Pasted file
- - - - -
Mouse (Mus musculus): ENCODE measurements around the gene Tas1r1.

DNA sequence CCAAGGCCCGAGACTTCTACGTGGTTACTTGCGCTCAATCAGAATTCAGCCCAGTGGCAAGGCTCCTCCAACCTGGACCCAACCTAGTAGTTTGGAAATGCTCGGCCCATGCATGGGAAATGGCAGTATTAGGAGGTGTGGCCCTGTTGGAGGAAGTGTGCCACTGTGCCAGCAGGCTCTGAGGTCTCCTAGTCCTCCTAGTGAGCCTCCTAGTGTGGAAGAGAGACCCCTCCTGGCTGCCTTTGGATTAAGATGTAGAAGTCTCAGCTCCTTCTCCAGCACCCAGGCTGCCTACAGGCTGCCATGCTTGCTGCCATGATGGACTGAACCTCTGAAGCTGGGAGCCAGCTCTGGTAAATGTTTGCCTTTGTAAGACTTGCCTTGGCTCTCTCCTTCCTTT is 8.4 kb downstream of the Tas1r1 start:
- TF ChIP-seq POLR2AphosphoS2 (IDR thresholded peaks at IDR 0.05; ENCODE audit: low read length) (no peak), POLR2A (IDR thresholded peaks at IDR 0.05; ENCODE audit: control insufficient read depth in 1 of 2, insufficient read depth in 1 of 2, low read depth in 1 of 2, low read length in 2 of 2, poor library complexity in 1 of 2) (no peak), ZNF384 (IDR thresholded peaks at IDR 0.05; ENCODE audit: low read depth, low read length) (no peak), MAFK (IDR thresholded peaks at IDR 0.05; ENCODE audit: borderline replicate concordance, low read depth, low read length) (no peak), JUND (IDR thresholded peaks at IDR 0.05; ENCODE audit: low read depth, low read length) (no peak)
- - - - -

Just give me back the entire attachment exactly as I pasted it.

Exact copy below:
Mouse (Mus musculus): ENCODE measurements around the gene Tas1r1.

DNA sequence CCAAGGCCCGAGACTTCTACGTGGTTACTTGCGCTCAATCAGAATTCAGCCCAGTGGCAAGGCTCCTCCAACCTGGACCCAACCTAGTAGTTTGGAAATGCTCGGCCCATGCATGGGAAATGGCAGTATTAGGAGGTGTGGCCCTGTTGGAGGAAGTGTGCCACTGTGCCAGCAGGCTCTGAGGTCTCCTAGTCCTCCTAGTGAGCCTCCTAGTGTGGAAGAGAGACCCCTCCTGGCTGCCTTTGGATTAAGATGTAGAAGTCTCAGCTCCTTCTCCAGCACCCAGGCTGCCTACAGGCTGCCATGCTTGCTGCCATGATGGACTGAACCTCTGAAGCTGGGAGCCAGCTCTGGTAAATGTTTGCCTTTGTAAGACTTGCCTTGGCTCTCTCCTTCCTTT is 8.4 kb downstream of the Tas1r1 start:
- TF ChIP-seq POLR2AphosphoS2 (IDR thresholded peaks at IDR 0.05; ENCODE audit: low read length) (no peak), POLR2A (IDR thresholded peaks at IDR 0.05; ENCODE audit: control insufficient read depth in 1 of 2, insufficient read depth in 1 of 2, low read depth in 1 of 2, low read length in 2 of 2, poor library complexity in 1 of 2) (no peak), ZNF384 (IDR thresholded peaks at IDR 0.05; ENCODE audit: low read depth, low read length) (no peak), MAFK (IDR thresholded peaks at IDR 0.05; ENCODE audit: borderline replicate concordance, low read depth, low read length) (no peak), JUND (IDR thresholded peaks at IDR 0.05; ENCODE audit: low read depth, low read length) (no peak)